In Sydney, we stayed in a six-bed dorm room with another American and two Germans, which prompted one of the Germans to declare, “I’ve never seen so many Americans in one room.” In Indonesia, the only other Americans I met in three weeks were a couple on vacation in Bali. It’s true. Not many Americans travel abroad.
That story, by CNN, lays out four main reasons Americans don’t travel: not enough time off work, the high price, our own cultural and geographic diversity, and our fear and/or misconceptions about the world beyond our borders. It’s true that we don’t get as much time off work as citizens of many European countries, for example. And taking “gap years” is generally not done. (That’s a topic for another post.) Our geography is extremely diverse; whereas a Singaporean wanting to go skiing over the winter holidays has no choice but to leave the country, we can just fly to Colorado. And yes, it’s expensive to cross the Atlantic or Pacific (although low-cost carriers are trying to break into the Pacific market, so watch that one.)
In my opinion, our cultural diversity probably leads more people to travel, not fewer. Let’s be honest: most of us hang out with people who look pretty much like ourselves. This prevents most of us from truly learning about another culture. And even if you do have lots of friends from many different backgrounds, it’s probably impossible to have friends from everywhere in the world. In the article, one guy mentions that since he lives in LA, he can visit one of many ethnic neighborhoods for a cultural experience. He theorizes that for some people, that may be a substitute for travel. I disagree. While residents of many cities can visit their local Chinatown or eat at a Spanish or Thai restaurant, I don’t think anybody comes away from that experience thinking “Okay, I don’t have to go to China/ Spain/ Thailand now,” unless it was a bad experience! Usually those are the kind of experiences that pique one’s interest- trying a new cuisine, witnessing a festival, making friends with someone who was born in foreign country. My trip to Thailand five years ago can be directly attributed, in part, to the fact that I had tried and enjoyed Thai food in Virginia. Being able to try things out at home before traveling abroad is a great resource we Americans have.
I think that the number one obstacle to international travel is fear, skepticism, misconceptions, ignorance- whatever you want to call it. It’s in our own heads. We’re afraid that we’ll be misunderstood, ripped off, mugged, or worse. We don’t want to get hurt or sick. We’re skeptical of the benefits of international travel, or we’ve heard that the locals don’t like Americans. And we’re ignorant of countries and cultures themselves- we’re just not very internationalized, compared to most people I’ve met overseas. It’s partially a media problem. While the Japanese watch Desperate Housewives and the Indonesian high school girls I met absolutely adore Twilight, the converse doesn’t happen to us: we don’t get very many foreign movies and TV shows, and the news on foreign countries tends to be much less than favorable. This leads us to think destinations are dangerous or scary, without ever having seen the human side. It’s partially a school curriculum problem- we don’t emphasize foreign language learning or classes on comparative cultures. And it’s a self-perpetuating problem: if my friends and family didn’t travel, it would be very hard for me to go against the grain and go abroad. Unfortunately for us, we are rather isolated geographically, but that’s no reason to put up barriers in our own minds.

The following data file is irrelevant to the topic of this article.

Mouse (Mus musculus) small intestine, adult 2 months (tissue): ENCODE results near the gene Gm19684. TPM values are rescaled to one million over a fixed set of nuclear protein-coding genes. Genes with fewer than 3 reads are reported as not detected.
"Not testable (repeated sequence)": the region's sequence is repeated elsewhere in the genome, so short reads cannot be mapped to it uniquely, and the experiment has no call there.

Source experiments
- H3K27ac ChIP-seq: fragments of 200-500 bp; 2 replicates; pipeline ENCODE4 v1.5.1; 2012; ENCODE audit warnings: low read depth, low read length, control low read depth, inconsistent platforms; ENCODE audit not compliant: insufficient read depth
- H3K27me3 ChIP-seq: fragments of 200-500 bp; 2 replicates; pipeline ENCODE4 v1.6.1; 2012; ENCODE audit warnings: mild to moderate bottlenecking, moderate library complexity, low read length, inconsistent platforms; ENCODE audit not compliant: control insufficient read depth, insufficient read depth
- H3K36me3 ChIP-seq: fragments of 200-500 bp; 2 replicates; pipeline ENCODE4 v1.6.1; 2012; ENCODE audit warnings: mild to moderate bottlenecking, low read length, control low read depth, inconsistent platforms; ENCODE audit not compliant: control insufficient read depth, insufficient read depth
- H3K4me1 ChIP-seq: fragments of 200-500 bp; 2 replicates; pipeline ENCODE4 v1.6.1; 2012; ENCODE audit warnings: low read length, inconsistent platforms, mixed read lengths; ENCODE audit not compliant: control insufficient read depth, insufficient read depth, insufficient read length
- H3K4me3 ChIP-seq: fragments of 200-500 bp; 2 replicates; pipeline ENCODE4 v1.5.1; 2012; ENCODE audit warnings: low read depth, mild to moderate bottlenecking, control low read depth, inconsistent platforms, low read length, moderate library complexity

Luckily, there’s a cure, even if you don’t currently have the time or money to travel abroad (or think you don’t.) Take all your vacation days- you earned them, and plenty of studies show that taking time off boosts productivity. If it’s just a money issue, try looking at other destinations. In the comments section for that article, lots of people complained about the high cost of European vacations. Central and South America and much of Asia are very good value- it’s much cheaper here in Asia than staying home. If you find yourself thinking that travel outside the US (especially in countries less developed than the US) is too scary, think again. Most places, in fact everywhere I’ve ever been, are not as bad as most people think. Jakarta and Manila have a fairly dangerous, slummy image in the American media, but both are developed, world-class cities with air-conditioned shopping malls and English newspapers, and most residents do not live in slums. You’re probably just as likely to get hurt or sick as you are at home, and a lot less likely to get mugged than in most American cities. And actually, most people do like Americans. Many don’t like our government constantly meddling in their business- but people are very good at separating the American public and the government, and don’t blame us for their actions.
The cure is knowledge. Read, read, read- but try something other than the news once in a while. Blogs and novels offer different viewpoints. Embrace the cultural diversity we have on our own soil. Educate yourself. Even if the number of Americans with passports remains low, we don’t have to be so misguided when it comes to foreign travel.